Above all, don’t lie to yourself. The man who lies to himself and listens to his own lie comes to a point that he cannot distinguish the truth within him, or around him, and so loses all respect for himself and for others. And having no respect he ceases to love.
– Fyodor Dostoevsky, The Brothers Karamazov (1879-80)
Larry Kudlow recently suggested there’d be no more interest-rate increases by the Federal Reserve during his lifetime.
Based on actuarial tables, the 71-year old Director of the National Economic Council should last another 14 years. In other words, the president’s top advisor on the economy is OK with zero-cost money through 2033.
My old colleague from the Reagan Revolution… shrieking, alone in the wilderness, for more of the same easy money that already brought us two progressively worse Wall Street meltdowns and Main Street recessions so far this century…
But Larry’s not a madman shrieking alone in the wilderness. Indeed, he’s got a lot of “respectable” company.
That includes, of course, Goldman Sachs (NYSE: GS), though the vampire squid was a little soberer. It forecast no Fed rate hikes through the end of 2020.
And Charles Evans, the president of the Chicago Fed, provided the “money” quotes in reports from Bloomberg, Reuters, and the Wall Street Journal about a rate cut later this year.
Even the interest-rate trading market is pricing in a nearly 72% chance of a rate cut by the end of January 2020.
And, well, why not?
Money-market funds have been negative in real terms since April 2008. All these folks are doing is endorsing the mere extension of deep subsidies to Wall Street…
Global stocks have added $10 trillion in market capitalization so far this year, and our monetary central planners are here to keep it going, whether the “wealth effects” actually trickle down to Main Street or not…
Goldman, of course, profits handsomely on the “carry trade,” so it totally favors the cheapest possible overnight funding costs. To maintain “respectability” – and for marketing purposes, too – it must provide a cover story for pressuring the central bank to keep subsidizing its business.
The analysis usually boils down to “inflation.” That’s also Evans’s issue. His comments about the 1.8% reading on the most recent “personal consumption expenditure deflator” – the Fed’s favorite gauge – prompted the media boomlette…
But, as the great Paul Volcker keeps pointing out, the “no inflation” argument is patently false.
At the Fed’s sacred 2% target, a dollar saved by a worker when he’s 20 will be worth just 38 cents when he retires at 68. And even that excludes things like the costs of higher education and health care.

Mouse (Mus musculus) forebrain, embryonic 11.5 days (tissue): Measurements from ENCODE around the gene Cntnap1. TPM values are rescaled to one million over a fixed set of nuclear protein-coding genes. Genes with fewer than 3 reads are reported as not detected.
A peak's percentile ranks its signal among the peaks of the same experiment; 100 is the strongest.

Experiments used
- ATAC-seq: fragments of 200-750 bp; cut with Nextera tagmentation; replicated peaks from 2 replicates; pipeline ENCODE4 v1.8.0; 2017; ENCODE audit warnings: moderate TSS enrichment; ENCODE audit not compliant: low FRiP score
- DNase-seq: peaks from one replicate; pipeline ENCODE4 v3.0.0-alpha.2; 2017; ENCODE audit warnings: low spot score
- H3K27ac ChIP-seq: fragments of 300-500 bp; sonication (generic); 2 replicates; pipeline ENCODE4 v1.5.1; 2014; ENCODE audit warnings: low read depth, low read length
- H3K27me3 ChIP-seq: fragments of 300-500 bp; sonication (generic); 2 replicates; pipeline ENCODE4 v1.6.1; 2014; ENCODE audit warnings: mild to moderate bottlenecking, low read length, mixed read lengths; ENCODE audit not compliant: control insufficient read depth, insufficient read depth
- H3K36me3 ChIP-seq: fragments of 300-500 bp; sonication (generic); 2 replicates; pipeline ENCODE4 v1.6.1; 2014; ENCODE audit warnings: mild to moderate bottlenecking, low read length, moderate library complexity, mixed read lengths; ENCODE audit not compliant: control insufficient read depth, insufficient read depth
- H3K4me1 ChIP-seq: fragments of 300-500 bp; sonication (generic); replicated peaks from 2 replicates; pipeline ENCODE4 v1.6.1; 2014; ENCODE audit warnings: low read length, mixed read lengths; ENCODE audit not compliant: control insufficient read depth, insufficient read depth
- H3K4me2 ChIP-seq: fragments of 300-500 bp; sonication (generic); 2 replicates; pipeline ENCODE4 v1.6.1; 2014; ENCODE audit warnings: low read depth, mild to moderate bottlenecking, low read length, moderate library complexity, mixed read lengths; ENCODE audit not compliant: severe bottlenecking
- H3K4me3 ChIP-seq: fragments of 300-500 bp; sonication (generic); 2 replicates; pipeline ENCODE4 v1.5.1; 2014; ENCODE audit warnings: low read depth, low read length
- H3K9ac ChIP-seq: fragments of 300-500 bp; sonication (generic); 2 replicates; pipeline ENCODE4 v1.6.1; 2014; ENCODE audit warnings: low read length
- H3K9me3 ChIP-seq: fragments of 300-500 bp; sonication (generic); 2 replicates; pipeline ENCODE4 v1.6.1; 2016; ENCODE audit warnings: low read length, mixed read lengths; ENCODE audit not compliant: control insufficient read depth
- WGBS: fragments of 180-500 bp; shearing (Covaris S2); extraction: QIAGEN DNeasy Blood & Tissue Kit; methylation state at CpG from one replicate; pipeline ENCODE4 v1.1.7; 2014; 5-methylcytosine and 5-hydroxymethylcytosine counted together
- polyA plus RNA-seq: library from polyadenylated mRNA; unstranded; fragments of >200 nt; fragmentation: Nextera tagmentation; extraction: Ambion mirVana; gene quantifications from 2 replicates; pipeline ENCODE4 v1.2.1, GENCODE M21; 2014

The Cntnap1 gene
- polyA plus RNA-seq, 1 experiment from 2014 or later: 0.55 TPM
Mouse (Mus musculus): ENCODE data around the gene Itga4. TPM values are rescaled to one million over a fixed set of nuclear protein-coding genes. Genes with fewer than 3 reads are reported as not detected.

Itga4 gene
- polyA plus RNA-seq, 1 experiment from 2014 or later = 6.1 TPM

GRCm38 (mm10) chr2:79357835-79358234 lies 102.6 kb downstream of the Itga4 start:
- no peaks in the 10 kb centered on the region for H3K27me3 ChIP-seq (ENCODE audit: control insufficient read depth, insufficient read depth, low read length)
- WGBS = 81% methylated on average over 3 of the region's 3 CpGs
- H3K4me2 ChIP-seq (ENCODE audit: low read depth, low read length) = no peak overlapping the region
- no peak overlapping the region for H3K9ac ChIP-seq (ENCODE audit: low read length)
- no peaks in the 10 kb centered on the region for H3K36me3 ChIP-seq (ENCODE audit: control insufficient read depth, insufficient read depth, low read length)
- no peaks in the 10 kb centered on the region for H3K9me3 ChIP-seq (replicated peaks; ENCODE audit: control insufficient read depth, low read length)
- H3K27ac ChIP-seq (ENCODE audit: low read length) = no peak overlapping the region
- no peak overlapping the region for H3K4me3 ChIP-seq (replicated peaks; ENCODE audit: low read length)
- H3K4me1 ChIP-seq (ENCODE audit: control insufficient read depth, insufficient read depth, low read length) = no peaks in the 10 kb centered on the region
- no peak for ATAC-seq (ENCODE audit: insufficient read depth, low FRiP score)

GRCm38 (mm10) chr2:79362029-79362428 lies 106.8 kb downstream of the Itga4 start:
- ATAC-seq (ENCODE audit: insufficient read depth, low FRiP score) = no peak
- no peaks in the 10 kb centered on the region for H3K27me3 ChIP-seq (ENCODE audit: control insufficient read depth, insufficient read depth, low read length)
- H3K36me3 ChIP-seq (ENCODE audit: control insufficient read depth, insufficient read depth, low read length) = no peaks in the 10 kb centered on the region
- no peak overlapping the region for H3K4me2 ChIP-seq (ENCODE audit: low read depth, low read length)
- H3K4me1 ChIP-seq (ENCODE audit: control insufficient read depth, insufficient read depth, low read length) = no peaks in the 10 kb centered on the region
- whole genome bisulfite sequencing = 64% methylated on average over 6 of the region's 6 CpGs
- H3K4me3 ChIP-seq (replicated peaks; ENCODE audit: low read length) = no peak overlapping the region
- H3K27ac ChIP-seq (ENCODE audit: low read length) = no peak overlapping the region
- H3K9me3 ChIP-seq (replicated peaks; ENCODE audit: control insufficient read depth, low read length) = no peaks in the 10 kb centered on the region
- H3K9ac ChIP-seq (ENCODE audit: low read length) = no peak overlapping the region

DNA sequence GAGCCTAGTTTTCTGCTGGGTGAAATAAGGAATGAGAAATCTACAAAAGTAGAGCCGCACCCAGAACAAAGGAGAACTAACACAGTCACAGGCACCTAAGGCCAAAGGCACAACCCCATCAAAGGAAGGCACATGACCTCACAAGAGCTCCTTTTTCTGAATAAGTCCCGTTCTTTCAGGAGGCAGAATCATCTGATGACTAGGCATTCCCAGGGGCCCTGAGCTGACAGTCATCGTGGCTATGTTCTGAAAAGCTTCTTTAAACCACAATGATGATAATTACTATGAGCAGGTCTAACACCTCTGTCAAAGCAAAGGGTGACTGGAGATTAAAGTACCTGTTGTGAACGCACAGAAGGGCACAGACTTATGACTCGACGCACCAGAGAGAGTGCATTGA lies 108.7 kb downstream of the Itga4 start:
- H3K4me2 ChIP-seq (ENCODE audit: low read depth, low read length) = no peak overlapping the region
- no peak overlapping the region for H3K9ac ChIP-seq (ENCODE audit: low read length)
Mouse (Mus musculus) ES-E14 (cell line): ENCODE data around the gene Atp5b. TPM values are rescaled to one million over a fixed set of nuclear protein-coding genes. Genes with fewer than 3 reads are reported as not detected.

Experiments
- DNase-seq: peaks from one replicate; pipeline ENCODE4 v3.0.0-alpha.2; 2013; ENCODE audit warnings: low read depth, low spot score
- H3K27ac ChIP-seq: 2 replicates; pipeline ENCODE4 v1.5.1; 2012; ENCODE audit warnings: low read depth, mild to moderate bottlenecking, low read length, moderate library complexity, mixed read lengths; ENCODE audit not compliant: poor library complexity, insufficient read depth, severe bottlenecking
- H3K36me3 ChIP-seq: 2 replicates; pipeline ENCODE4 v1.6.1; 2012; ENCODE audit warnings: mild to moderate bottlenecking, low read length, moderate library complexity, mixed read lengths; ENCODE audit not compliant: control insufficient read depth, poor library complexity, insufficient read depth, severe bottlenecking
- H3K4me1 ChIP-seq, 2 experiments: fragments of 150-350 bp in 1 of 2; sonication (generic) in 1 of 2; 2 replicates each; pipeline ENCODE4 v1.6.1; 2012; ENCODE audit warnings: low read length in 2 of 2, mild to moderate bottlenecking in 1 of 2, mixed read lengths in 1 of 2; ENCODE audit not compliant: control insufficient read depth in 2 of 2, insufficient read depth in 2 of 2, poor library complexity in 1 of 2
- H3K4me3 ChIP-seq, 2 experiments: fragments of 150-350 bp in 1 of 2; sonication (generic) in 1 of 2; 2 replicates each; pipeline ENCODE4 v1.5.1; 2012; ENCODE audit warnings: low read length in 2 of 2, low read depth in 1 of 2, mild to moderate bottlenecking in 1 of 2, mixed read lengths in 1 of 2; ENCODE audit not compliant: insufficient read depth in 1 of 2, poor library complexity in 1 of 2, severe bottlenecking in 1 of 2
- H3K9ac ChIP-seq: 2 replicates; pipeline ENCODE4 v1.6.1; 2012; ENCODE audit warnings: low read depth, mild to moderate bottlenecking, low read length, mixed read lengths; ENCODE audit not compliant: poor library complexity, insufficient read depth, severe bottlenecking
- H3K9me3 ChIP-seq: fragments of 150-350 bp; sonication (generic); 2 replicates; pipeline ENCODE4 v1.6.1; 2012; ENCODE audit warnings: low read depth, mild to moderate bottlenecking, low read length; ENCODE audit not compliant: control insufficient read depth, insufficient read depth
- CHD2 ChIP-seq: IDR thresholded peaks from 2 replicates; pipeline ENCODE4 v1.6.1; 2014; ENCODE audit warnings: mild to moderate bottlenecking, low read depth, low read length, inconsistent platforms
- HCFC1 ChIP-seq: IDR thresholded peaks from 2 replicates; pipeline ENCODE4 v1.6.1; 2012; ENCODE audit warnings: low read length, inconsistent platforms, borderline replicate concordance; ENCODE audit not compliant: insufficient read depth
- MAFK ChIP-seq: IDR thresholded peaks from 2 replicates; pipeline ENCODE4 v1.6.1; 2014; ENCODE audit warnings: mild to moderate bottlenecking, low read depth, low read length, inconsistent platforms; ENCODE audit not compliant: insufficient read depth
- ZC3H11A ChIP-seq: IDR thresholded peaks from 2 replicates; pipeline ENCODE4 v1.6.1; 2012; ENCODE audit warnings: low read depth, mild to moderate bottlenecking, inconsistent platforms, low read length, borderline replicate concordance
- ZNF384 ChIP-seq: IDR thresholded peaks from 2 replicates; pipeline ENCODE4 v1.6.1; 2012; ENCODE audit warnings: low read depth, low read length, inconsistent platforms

This computation raises the question of authority and fairness, as in, “What empowers the central bank to massively expropriate the wealth of savers over the decades?”
Nobody inside the Acela Corridor answers – or even asks – that question. It’s not hard to understand why. In Imperial Washington, they spend and borrow. On Wall Street, they speculate and scalp. At neither end do time horizons extend more than the next election or the next quarter.
The longer-run destruction of Main Street isn’t even recognized.
This obliviousness to the time dimension of economics is only part of a steep descent into obscurantism breathtaking in its completeness.
This is the “the propagation of destructive signals to politicians, businesses, and households to borrow and speculate rather than save and invest” I noted on Wednesday. Not only is America detached from all discernible principles of sound money. We’re adrift of common sense itself.
It’s ironic that fallout from the most recent Fed-blown crisis drove many voters to the polls to cast a ballot against the Acela Corridor. So, Donald J. Trump’s election in November 2016 was a consequence of Bubble Finance.
Even more ironic than that is that Bubble Finance just might get the Donald reelected in November 2020.
And, most ironic of all, the Orange Swan might be the end of Bubble Finance.
Indeed, I suggest we’ve got another thing coming, well before 2033, and that’s a thunderous financial collapse with profound economic, social, and political implications.
Desperate times call for… “common sense” measures.
And these are desperate times… Markets are corrupted by monetary central planning. They’re confused. And the road back is going to be treacherous.
We’re looking at a major re-pricing for all financial assets. And thousand-point intraday or day-to-day swings are part of that equation. Those can be frightening… for “buy and hold” investors.
I have a different approach, one that combines strategy and tactics into a plan flexible enough for you to survive and thrive amid the coming chaos. It’s called “The Stockman Model.”
All we’re after is a little stability, perhaps a chance to pocket a windfall when opportunity presents…
To common sense,